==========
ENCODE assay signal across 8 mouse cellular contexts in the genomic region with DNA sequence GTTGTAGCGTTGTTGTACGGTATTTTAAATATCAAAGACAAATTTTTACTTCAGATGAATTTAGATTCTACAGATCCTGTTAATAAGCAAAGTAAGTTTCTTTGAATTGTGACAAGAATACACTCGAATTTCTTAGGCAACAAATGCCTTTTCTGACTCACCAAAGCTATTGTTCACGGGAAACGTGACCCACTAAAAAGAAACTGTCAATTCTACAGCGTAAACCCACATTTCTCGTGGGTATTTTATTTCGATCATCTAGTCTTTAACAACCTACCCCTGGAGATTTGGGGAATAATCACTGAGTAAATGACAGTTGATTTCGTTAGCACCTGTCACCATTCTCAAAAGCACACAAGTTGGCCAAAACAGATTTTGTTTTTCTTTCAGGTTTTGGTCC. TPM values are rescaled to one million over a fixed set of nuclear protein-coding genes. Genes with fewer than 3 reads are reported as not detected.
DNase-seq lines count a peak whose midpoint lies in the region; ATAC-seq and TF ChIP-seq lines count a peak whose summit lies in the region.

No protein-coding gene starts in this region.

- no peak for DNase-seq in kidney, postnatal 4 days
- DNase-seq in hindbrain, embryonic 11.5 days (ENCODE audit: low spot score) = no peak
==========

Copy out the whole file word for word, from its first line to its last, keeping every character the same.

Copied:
ENCODE assay signal across 8 mouse cellular contexts in the genomic region with DNA sequence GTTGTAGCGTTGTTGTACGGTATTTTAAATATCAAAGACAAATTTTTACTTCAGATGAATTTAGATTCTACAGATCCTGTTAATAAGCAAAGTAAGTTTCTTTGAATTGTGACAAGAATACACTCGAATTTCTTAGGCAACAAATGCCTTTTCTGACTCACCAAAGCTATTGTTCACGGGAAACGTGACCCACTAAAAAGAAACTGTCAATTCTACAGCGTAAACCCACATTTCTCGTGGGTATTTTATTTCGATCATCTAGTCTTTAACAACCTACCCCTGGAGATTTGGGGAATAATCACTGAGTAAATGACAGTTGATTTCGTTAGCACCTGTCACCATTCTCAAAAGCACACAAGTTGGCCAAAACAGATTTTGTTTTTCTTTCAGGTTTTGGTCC. TPM values are rescaled to one million over a fixed set of nuclear protein-coding genes. Genes with fewer than 3 reads are reported as not detected.
DNase-seq lines count a peak whose midpoint lies in the region; ATAC-seq and TF ChIP-seq lines count a peak whose summit lies in the region.

No protein-coding gene starts in this region.

- no peak for DNase-seq in kidney, postnatal 4 days
- DNase-seq in hindbrain, embryonic 11.5 days (ENCODE audit: low spot score) = no peak